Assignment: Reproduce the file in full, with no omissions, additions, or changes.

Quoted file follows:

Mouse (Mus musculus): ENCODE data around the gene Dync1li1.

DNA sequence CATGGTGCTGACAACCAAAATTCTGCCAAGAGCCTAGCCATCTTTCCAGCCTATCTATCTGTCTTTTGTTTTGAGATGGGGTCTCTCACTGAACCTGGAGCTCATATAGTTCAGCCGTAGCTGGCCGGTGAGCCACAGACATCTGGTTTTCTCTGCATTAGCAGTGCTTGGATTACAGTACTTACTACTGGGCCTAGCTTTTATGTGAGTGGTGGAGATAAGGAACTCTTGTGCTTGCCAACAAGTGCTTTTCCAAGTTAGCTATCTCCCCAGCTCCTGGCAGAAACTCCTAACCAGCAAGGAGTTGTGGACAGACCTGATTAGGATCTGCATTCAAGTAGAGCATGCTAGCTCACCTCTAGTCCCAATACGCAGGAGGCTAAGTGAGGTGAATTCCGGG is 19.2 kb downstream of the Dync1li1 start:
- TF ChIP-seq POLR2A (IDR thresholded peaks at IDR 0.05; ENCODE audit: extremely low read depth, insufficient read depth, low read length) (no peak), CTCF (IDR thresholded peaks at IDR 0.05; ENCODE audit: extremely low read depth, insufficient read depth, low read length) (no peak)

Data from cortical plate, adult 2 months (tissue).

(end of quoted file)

Mouse (Mus musculus): ENCODE data around the gene Dync1li1.

DNA sequence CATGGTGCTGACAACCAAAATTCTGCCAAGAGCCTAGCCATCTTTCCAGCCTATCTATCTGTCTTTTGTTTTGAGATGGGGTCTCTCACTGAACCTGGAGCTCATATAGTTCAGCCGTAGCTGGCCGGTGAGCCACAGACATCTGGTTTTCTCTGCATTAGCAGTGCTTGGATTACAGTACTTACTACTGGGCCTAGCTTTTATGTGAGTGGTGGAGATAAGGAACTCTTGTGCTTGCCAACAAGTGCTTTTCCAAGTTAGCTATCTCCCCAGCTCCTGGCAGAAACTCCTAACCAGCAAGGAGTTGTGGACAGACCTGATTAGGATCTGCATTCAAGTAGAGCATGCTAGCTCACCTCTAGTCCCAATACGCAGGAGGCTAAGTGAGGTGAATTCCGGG is 19.2 kb downstream of the Dync1li1 start:
- TF ChIP-seq POLR2A (IDR thresholded peaks at IDR 0.05; ENCODE audit: extremely low read depth, insufficient read depth, low read length) (no peak), CTCF (IDR thresholded peaks at IDR 0.05; ENCODE audit: extremely low read depth, insufficient read depth, low read length) (no peak)

Data from cortical plate, adult 2 months (tissue).